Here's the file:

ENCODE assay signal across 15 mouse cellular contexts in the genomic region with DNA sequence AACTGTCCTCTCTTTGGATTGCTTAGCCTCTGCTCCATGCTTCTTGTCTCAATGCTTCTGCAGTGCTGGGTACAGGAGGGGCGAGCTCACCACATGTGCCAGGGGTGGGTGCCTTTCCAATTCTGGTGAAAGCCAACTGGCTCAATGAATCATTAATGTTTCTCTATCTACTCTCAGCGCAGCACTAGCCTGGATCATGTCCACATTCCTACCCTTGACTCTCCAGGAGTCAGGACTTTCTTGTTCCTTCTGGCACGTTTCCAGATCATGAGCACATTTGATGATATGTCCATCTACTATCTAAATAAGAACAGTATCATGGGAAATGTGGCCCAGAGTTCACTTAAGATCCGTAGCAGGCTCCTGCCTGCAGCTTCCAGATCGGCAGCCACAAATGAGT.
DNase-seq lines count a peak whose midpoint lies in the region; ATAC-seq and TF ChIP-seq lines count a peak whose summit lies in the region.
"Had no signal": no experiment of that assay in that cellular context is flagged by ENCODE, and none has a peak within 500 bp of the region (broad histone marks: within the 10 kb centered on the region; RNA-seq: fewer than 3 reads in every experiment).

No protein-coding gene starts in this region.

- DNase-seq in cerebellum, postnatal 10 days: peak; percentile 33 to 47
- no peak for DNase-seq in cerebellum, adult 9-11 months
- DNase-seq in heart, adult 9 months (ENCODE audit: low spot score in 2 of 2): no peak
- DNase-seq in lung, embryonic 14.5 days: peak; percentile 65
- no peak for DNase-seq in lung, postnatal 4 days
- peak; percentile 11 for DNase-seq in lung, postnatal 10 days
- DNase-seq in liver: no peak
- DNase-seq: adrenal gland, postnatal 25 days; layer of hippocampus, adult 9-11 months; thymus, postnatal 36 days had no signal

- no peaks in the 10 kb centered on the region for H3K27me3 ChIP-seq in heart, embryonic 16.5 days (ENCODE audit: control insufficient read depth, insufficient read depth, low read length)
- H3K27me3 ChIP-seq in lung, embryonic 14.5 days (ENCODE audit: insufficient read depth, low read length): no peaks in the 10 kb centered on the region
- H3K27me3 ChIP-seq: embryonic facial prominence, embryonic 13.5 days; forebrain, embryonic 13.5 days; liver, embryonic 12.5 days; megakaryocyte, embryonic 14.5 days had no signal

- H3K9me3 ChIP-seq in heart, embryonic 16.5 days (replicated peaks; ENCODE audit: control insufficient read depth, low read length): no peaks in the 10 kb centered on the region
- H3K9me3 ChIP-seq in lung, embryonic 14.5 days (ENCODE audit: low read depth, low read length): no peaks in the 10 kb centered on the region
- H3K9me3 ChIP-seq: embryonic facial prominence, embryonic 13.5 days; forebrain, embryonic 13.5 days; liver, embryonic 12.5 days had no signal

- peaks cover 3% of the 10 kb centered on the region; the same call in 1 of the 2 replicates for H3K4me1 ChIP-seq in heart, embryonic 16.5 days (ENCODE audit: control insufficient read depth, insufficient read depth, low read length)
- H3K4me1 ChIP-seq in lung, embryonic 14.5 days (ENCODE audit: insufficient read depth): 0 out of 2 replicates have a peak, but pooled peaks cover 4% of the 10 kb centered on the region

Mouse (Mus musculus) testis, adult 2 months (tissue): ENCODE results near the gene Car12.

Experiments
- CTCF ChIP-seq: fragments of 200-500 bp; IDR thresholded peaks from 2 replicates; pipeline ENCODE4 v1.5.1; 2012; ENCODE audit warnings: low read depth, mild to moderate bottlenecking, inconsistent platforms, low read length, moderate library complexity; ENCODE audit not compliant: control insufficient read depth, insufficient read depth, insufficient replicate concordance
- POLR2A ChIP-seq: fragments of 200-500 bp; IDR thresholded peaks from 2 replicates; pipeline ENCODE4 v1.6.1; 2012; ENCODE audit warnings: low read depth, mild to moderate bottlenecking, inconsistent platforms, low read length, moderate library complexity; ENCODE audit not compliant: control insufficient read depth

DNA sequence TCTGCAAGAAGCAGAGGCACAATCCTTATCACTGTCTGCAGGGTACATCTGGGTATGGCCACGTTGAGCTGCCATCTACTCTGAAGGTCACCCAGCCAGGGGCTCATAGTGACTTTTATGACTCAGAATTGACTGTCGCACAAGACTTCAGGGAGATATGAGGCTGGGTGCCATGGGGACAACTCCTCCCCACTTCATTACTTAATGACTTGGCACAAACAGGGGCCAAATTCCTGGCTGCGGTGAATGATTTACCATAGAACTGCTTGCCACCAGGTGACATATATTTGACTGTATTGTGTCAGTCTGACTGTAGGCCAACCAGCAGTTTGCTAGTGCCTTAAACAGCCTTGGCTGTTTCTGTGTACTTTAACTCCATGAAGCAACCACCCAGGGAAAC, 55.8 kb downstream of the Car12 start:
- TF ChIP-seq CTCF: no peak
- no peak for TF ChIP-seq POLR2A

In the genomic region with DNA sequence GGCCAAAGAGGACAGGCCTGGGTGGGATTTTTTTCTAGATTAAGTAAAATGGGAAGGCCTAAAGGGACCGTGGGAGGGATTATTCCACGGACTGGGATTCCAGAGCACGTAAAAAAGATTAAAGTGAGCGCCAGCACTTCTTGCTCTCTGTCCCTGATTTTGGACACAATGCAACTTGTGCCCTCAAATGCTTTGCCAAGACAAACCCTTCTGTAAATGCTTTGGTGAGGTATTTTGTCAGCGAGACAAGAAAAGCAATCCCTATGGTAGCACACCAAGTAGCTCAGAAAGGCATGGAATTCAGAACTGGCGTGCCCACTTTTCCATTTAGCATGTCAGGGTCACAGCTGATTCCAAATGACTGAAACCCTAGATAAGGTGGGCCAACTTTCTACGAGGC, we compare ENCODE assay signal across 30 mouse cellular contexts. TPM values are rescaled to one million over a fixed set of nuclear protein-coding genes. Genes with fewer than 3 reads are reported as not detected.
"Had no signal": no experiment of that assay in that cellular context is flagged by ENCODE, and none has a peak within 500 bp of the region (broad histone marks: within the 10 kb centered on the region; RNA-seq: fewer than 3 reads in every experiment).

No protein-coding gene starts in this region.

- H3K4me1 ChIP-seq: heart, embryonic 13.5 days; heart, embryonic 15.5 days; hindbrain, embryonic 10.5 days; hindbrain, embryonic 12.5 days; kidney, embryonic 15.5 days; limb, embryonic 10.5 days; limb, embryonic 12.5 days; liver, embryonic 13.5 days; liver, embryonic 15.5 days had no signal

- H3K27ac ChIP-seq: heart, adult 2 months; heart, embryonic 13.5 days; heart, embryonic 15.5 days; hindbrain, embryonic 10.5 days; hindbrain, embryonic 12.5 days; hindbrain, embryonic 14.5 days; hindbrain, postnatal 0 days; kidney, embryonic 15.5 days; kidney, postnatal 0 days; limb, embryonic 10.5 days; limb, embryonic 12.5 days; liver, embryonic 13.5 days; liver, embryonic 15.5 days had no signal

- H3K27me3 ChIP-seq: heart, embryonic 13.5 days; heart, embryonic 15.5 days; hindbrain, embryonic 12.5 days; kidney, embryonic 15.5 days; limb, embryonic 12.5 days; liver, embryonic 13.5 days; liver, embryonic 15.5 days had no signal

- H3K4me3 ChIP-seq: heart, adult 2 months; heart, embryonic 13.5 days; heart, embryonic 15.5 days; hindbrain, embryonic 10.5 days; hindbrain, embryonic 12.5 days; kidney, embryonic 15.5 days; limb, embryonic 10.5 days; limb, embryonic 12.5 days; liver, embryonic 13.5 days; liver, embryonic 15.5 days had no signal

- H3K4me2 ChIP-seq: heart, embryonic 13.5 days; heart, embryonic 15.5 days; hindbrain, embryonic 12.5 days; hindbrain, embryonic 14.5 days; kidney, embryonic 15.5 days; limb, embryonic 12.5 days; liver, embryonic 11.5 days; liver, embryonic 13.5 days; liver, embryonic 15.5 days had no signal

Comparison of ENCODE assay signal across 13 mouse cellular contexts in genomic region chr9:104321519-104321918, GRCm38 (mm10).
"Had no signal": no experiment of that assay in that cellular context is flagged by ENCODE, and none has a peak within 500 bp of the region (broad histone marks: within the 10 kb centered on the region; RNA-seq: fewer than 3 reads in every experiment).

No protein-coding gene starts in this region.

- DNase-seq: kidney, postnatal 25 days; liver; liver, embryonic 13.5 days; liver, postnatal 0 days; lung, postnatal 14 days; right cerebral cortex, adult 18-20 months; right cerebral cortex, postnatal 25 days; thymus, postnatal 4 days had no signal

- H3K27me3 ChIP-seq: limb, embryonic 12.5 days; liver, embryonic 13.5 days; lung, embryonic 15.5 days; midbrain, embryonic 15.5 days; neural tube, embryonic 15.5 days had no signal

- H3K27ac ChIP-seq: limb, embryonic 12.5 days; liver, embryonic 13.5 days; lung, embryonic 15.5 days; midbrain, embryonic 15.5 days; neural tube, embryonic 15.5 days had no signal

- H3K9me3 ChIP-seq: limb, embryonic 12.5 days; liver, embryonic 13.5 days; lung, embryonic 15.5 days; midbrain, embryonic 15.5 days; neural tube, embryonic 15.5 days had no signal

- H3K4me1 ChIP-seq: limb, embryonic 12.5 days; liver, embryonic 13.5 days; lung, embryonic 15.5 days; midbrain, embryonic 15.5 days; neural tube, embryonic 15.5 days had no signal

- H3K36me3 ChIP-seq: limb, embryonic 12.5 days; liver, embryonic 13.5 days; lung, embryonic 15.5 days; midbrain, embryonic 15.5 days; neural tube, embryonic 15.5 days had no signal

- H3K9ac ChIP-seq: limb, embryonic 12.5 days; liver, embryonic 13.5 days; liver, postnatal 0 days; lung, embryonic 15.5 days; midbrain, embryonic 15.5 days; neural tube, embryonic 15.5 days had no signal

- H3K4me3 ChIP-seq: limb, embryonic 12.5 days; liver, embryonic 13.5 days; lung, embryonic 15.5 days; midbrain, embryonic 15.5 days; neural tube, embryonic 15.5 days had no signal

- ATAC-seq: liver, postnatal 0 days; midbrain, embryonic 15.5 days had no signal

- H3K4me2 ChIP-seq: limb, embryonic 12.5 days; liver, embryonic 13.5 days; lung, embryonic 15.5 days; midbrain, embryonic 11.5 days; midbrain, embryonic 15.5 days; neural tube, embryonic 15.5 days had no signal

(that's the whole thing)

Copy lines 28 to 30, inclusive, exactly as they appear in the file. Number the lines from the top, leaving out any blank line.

In the genomic region with DNA sequence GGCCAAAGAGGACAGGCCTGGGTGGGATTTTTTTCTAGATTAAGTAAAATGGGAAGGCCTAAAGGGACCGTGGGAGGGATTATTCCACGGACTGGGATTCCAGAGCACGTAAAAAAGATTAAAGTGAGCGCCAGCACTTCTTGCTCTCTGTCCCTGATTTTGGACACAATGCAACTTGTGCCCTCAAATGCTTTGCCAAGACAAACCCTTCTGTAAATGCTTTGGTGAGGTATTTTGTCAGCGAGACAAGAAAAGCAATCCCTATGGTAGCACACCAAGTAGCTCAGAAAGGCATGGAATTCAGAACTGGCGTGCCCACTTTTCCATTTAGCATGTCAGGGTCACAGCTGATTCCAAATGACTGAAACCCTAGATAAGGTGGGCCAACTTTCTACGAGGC, we compare ENCODE assay signal across 30 mouse cellular contexts. TPM values are rescaled to one million over a fixed set of nuclear protein-coding genes. Genes with fewer than 3 reads are reported as not detected.
"Had no signal": no experiment of that assay in that cellular context is flagged by ENCODE, and none has a peak within 500 bp of the region (broad histone marks: within the 10 kb centered on the region; RNA-seq: fewer than 3 reads in every experiment).

No protein-coding gene starts in this region.